My Four Non-Negotiable Self-Care Habits (and four practices I'd like to make habits)

I will argue that self-care is the single most important habit for our success and personal growth. The energy we put into ourselves is what sets us up for both personal and professional success. However, up until recently, I didn’t have all that many non-negotiable self-care habits - rather, I went through my days merely reacting to the events going on around me. Today, I’m proud to proclaim that I have almost a handful of non-negotiables and a pretty solid list of practices I’d like to put into place on my quest to becoming a stronger, happier, on-purpose version of myself. Here are my four non-negotiable self-care habits and why they made the list:

Before my first (sunset) SUP yoga class (it was actually really hard!).

Before my first (sunset) SUP yoga class (it was actually really hard!).

Exercise. At the beginning of this year, exercise became a non-negotiable for me. Why? It is without a doubt the cornerstone of my day; the habit that sets me up for success with everything else I have going on. I get my workout out of the way first thing in the morning (aka, before I have anything or anyone else to distract me). It isn’t always easy, but on those days I’m tempted to skip, I ask myself how I want to feel. I know that my morning workout gives me more mental clarity, more physical energy and more focus to get through my day. On the days I skip the gym, I often find I feel foggy, or even forget normal things in my routine. So, I commit to being at the gym Monday through Friday and leave the weekends up for negotiation. (Of course, if my body tells me, “no way,” I take a cue from my intuition and get a little extra rest.)

Rest. I used to always feel like I needed more rest. I’d go days at a time swearing I was exhausted. I’d reach burn-out midday and fumble through my afternoon at work. I’d hit snooze time after time in the mornings, leaving myself a fraction of the time I really needed to get ready. Now, allowing the proper time for rest is a non-negotiable self-care ritual; this practice is 100% necessary as it is what drives my ability to get up and exercise. Though I do make some exceptions, this means I typically say no to activities that will keep me out too late, to late phone calls, to starting just one more episode of whatever show I’m binging at the time. I purpose to start winding down at a granny-level hour and at least be in my bed by a certain time. While my bedtime ritual itself could still use some work, I’m really winning when it comes to maintaining a bedtime that allows me to get enough rest.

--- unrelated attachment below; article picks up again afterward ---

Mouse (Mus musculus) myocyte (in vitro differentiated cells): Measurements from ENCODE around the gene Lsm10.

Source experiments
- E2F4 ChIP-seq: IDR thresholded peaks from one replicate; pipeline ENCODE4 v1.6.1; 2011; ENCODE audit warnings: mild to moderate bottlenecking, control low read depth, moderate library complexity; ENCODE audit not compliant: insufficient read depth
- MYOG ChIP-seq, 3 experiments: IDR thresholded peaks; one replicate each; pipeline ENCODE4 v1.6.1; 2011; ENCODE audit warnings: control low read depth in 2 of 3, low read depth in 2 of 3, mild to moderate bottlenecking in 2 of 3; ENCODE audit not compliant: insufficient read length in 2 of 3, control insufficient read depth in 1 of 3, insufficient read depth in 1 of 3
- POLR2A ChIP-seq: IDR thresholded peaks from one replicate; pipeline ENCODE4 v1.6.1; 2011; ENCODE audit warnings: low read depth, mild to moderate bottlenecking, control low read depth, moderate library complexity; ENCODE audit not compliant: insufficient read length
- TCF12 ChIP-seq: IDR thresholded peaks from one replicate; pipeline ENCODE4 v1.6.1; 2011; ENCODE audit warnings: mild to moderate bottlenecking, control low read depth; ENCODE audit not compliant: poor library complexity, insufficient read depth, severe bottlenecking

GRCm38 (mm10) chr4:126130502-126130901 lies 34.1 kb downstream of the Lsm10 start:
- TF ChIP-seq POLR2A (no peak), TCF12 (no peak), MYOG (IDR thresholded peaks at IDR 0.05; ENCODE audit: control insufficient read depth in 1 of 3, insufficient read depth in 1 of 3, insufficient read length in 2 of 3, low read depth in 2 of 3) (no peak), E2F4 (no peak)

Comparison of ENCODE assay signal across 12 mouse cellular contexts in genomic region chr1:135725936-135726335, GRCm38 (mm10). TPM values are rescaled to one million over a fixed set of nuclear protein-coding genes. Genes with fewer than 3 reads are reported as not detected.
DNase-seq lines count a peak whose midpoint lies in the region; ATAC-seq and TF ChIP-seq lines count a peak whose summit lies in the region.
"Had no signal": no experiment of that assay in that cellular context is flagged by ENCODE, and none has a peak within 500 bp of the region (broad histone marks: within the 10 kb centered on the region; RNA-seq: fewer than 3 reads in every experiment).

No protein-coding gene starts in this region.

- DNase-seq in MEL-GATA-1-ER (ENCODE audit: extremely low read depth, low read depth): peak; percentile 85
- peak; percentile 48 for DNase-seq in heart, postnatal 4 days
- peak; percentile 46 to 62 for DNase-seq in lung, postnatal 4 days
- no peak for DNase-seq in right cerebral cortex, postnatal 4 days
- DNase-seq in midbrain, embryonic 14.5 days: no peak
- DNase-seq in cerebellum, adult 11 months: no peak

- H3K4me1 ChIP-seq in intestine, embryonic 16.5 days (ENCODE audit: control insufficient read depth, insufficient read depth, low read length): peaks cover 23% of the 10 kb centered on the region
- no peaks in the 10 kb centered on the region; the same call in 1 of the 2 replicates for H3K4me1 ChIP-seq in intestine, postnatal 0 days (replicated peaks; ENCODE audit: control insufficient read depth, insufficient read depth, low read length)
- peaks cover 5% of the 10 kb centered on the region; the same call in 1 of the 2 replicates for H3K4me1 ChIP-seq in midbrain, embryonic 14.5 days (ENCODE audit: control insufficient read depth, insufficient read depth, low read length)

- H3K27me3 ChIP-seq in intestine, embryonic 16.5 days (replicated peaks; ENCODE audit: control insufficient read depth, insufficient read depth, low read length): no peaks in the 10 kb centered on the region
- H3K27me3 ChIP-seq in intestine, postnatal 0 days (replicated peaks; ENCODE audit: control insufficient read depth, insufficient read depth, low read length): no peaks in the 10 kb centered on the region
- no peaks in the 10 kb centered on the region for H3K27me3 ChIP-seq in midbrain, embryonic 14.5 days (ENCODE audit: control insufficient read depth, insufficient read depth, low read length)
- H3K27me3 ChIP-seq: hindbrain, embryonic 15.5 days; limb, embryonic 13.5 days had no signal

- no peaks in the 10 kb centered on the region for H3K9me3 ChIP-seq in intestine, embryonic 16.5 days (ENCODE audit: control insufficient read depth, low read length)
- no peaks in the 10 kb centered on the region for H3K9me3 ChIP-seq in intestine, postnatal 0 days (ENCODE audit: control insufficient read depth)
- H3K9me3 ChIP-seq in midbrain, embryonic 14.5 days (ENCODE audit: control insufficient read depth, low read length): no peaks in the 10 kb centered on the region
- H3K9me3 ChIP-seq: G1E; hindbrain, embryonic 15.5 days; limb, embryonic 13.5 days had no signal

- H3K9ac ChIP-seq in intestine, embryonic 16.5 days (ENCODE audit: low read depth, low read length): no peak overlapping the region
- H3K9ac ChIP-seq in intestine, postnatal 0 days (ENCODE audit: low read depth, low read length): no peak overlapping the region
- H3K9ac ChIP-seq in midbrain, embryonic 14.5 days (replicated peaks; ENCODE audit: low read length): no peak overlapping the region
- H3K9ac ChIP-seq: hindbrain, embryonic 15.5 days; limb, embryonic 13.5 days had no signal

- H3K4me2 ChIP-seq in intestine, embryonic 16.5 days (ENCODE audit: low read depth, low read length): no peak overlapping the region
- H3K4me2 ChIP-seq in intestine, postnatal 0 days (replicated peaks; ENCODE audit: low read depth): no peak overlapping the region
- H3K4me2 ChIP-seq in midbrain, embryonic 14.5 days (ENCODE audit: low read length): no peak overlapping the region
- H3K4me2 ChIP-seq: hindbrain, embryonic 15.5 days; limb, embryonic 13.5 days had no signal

Time alone. I’ll admit it, I used to have the worst FOMO (fear of missing out). I would rarely say no to an opportunity to participate in any social event that was presented to me. While this type of behavior can have a myriad of unintended effects, it’s also completely exhausting. As I’ve started to grow and become more self-aware, I find I actually enjoy (and crave) spending time with myself and now I do it on purpose. The key here is to find a balance between being a social butterfly and a recluse. To do this, I really try to hone in on my intuitive side, ask my body what it needs, and then do that.

This simple dry-erase calendar is my go-to method to track both my workouts & how many days I've been sober (the number in the bottom right). I know there's an app that does helps with these, but I'm partial to this method.